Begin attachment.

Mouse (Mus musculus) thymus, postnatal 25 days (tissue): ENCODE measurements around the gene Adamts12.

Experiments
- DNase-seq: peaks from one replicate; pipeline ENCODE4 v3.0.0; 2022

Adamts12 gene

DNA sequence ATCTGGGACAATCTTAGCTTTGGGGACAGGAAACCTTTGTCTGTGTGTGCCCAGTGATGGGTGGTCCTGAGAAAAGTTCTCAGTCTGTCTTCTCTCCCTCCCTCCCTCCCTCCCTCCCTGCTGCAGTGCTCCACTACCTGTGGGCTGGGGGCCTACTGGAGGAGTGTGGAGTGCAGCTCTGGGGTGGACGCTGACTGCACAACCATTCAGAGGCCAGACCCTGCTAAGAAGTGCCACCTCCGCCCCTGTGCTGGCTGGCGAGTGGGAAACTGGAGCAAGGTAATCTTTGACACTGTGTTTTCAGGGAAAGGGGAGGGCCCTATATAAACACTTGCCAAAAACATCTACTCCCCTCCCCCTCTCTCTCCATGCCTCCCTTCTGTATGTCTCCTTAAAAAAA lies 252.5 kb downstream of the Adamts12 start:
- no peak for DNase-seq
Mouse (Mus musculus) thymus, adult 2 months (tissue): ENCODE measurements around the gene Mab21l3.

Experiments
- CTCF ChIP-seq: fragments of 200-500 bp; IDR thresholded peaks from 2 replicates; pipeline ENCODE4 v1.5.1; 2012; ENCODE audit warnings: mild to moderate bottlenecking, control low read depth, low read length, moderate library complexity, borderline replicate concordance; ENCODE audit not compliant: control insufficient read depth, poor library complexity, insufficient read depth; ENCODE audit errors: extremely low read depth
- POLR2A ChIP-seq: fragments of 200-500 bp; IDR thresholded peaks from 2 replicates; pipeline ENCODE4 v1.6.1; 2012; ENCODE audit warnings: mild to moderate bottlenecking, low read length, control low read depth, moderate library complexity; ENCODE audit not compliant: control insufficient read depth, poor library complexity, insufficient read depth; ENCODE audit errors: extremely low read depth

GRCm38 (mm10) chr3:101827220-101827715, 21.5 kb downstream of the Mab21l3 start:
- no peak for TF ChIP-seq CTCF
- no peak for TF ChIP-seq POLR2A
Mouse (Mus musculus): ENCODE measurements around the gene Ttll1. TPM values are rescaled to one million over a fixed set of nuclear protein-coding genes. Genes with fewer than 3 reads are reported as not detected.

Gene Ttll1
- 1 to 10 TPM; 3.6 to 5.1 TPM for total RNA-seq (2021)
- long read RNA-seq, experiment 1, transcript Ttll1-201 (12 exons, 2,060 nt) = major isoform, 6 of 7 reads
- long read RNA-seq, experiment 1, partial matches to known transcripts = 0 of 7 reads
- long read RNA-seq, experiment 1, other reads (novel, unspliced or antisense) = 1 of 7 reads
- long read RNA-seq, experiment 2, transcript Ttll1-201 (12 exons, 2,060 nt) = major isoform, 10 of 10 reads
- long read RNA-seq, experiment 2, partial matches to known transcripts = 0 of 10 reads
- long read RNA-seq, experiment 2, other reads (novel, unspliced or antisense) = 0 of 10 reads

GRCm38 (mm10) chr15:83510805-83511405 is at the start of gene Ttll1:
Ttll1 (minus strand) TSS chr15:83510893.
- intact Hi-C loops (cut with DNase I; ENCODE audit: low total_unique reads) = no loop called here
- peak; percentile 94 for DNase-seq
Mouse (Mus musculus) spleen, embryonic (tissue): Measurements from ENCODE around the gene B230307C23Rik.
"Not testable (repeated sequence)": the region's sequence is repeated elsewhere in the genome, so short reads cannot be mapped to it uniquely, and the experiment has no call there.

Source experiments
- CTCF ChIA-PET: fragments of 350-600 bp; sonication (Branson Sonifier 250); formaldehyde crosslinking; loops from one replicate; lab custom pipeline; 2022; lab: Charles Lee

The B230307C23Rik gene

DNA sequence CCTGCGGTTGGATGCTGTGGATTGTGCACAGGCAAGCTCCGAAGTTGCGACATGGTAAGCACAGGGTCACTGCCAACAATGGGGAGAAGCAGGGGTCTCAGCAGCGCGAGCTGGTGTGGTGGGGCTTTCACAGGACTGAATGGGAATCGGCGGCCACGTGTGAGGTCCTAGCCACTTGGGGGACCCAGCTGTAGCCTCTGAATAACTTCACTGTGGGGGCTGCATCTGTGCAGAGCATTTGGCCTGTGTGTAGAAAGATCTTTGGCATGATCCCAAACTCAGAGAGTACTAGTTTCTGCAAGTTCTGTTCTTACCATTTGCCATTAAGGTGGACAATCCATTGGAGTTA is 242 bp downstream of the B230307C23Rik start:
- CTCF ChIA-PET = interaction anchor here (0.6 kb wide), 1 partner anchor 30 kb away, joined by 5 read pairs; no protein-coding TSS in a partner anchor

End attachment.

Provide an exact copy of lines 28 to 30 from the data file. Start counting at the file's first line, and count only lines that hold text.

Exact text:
"Not testable (repeated sequence)": the region's sequence is repeated elsewhere in the genome, so short reads cannot be mapped to it uniquely, and the experiment has no call there.

Source experiments
- CTCF ChIA-PET: fragments of 350-600 bp; sonication (Branson Sonifier 250); formaldehyde crosslinking; loops from one replicate; lab custom pipeline; 2022; lab: Charles Lee